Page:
PERRYVILLE, Md. - That 80-mile stretch along the I-95 corridor from Bensalem, Bucks County, to Cecil County, Md., now has five casinos to lure patrons and their gambling dollars.

Hollywood Casino Perryville, Maryland's first slots parlor, joined the fray with a grand opening Thursday, unveiling 1,500 machines to a large crowd that braved the rain to get in.

Scott Rodriguez of Baltimore was pleased with what he saw.

"So far, so good. I like it," the 49-year-old warehouse-distribution technician said. "It's not Vegas, but hey, it's a lot closer, and it's a new place to check out."

Tim Wilmott, chief operating officer and president of Wyomissing, Pa.-based Penn National Gaming Inc., joined Maryland Gov. Martin O'Malley in a ribbon-cutting for the $97.5 million casino, whose doors first opened to the public Monday after trial test days last weekend.

O'Malley praised Penn National for building the slots parlor, which created 350 casino jobs, in less than two years. Maryland voters approved gambling in a November 2008 referendum.

"We are here to move the state forward and to keep [gambling] revenues from leaving our borders for Delaware and West Virginia," the governor said.

The 75,000-square-foot casino is just off the interstate's Exit 93, about 25 miles south of Delaware Park in Wilmington, 50 miles from Harrah's Chester Casino and Racetrack in Delaware County, 65 miles from SugarHouse on the Philadelphia waterfront, and 80 miles from Parx in Bensalem.

As gamblers have "more choices and [casino] locations that are closer to their homes," said gaming analyst Andrew Zarnett, of Deutsche Bank AG, "you have a dramatically more competitive landscape."

"And as the region becomes more competitive, that continues to be a negative on Atlantic City," Zarnett said, "because casinos that are competing with each other offer a variety of comps and amenities that drive traffic."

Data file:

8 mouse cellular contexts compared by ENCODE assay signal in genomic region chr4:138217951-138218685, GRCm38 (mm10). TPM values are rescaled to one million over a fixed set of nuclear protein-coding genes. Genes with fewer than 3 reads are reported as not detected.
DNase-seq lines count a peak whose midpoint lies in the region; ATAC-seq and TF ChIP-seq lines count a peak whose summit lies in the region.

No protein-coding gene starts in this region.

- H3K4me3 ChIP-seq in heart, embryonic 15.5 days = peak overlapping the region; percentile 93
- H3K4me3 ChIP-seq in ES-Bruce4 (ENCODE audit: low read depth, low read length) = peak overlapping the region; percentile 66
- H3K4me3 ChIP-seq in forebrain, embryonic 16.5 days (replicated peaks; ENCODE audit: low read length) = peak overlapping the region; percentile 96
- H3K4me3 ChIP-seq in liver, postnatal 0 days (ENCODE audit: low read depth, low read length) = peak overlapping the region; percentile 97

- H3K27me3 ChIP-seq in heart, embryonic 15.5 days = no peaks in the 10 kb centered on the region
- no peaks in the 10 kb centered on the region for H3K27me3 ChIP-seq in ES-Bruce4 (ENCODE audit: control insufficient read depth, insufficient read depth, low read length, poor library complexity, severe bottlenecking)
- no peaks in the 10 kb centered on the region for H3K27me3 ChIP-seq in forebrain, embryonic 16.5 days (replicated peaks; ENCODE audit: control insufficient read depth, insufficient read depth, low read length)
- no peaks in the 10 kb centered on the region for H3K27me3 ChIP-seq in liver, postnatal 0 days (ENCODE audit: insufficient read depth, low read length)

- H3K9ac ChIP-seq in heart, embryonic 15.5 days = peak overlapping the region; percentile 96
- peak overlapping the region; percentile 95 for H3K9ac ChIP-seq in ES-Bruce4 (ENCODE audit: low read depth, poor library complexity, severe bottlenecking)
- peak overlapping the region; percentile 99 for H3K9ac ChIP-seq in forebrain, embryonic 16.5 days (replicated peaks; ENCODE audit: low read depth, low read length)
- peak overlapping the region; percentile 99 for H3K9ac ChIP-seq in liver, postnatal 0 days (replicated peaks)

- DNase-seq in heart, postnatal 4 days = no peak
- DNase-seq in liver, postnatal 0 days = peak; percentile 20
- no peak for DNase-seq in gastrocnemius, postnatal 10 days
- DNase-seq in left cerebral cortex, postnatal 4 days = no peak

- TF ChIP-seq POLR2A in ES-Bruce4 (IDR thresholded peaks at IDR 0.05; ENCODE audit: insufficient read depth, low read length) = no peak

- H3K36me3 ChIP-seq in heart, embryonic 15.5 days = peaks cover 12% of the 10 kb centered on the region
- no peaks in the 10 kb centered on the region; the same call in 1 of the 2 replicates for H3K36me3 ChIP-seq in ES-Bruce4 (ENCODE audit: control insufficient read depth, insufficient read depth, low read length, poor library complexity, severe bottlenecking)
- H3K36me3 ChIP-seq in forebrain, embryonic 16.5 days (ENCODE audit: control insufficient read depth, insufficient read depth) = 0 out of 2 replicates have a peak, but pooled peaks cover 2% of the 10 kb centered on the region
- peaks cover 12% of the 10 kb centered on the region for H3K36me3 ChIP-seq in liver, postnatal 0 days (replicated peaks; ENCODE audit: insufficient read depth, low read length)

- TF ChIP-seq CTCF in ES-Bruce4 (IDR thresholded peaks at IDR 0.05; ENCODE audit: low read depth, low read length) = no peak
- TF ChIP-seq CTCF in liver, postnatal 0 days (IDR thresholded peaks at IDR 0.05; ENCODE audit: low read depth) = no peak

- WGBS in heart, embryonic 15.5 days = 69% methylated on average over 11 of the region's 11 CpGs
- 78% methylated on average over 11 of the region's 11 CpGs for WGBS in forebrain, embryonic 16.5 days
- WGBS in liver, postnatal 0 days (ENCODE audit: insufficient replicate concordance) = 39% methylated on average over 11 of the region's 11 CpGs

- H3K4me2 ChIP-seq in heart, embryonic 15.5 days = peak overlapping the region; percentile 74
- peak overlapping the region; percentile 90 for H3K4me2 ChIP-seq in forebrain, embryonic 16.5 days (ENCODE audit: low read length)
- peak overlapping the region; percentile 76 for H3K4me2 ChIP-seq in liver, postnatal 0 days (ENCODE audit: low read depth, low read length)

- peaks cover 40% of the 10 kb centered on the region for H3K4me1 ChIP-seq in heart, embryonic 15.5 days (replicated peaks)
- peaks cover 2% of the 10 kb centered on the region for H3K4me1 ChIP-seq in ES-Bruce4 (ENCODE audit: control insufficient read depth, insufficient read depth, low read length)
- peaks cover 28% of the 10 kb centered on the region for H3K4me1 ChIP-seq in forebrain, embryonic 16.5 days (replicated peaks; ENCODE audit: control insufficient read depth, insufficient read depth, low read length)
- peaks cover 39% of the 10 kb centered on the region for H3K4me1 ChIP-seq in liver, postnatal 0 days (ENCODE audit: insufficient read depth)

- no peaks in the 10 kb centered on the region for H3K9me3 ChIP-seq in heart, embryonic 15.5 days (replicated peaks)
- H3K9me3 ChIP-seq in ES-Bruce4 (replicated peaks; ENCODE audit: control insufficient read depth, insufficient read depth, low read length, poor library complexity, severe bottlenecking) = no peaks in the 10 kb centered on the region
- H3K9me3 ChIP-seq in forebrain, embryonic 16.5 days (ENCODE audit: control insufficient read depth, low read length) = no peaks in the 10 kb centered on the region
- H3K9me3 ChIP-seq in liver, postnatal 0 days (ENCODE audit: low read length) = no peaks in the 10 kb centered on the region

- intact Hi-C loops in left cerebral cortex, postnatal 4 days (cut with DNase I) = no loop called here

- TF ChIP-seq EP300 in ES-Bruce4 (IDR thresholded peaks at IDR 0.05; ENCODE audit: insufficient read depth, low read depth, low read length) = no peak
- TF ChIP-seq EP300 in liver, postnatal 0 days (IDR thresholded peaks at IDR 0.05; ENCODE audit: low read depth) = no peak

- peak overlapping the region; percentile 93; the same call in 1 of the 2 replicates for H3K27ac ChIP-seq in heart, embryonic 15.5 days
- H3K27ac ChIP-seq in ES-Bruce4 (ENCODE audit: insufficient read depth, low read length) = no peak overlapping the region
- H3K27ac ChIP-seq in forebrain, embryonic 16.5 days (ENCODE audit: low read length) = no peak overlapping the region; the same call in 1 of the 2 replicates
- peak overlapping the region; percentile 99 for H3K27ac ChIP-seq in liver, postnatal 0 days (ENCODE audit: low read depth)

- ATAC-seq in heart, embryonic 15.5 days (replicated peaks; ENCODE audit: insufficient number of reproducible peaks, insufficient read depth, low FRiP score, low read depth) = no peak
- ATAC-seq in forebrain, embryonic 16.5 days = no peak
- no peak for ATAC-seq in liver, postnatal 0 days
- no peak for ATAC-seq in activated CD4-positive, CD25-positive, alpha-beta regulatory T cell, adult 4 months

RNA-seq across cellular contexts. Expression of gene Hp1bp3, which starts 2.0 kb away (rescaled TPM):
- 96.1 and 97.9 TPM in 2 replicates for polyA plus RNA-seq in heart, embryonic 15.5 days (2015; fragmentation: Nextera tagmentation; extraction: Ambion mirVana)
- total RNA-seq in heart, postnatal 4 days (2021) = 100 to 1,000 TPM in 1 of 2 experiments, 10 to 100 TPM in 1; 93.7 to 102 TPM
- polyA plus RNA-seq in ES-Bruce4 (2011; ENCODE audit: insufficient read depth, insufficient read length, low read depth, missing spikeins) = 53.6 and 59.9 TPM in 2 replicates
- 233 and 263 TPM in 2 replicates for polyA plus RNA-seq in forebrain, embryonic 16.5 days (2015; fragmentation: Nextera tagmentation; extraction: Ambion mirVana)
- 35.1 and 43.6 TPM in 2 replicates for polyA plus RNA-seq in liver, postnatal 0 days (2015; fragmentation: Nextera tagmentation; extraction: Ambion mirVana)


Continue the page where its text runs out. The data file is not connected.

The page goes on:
It is the jackpots that will determine whether David Buckland switches to Perryville or returns to Delaware Park, where he has been a regular.

Buckland, 66, a retired construction worker from Elkton, Md., settled in at a nickel slots machine Thursday. It looks nice, he said, but his coming back "depends on if they pay me more."

Inside, the casino's 1930s-era art deco styling mirrors other gaming venues owned and operated by Penn National, including its Hollywood Casinos in Grantville, Pa., and Charles Town, W.Va.

Large movie posters adorn the Tinseltown-themed casino. The gift shop is called Rodeo Drive, and a grab-and-go snack bar is called Extras.

Penn National president Wilmott said there was no question in his mind what this casino's chief rival would be: Delaware Park. More than 40 percent of gamblers in Delaware come from Maryland.

"We want them to stay here and gamble," Wilmott said.

Bill Fasy, president of Delaware Park, said the Baltimore customer heading north on I-95 will now find it easier to go to Perryville instead of heading into Wilmington.

"I hope they can see through the convenience gambling [to] better service and a better payout at the slot machines at our place," he said.

Baltimore-area resident Beverly Wilkins, 62, who was at Hollywood Perryville with her friend Carolyn Garcia, 61, said customer benefits would figure into how she spent her gambling dollars.

"We usually go to Atlantic City or Delaware Park, but just wanted to check this out," Garcia said.

"But we still like Atlantic City," Wilkins interjected. "They give me great comps, including hotel rooms."

Unlike the gambling halls in Atlantic City, and more recently, Pennsylvania and Delaware, the Perryville casino offers only slot machines. There are no dealer-staffed table games.

There are four other potential casino sites in Maryland, including Arundel Mills Mall in Anne Arundel County, where local residents will vote in a Nov. 2 referendum on necessary zoning changes to put a casino at the mall.

Penn National and Baltimore-based Cordish Cos. - developer of The Walk outlet mall in Atlantic City - are engaged in a dispute over whether Penn National tampered with Cordish's effort to develop a casino at Arundel Mills.

Penn National is co-owner of Laurel Park racetrack with the Maryland Jockey Club, which has financed an effort to stop the slots parlor at Arundel Mills and steer slots toward Laurel Park.

Cordish contends that Penn National wrongly involved itself in the Arundel campaign. State law prohibits any company from holding more than one slots license or interfering with another licensee. The allegations are being investigated by the Maryland Attorney General's Office.

At least one avid gambler, Beylis Correa, 33, of Jessup, Md., is pulling for the Arundel Mills casino. Though the Perryville casino is only a 40-minute drive from home, she said Arundel Mills would be even closer.

"I'm only 10 minutes from there," she said.

Contact staff writer Suzette Parmley at 215-854-2594 or sparmley@phillynews.com.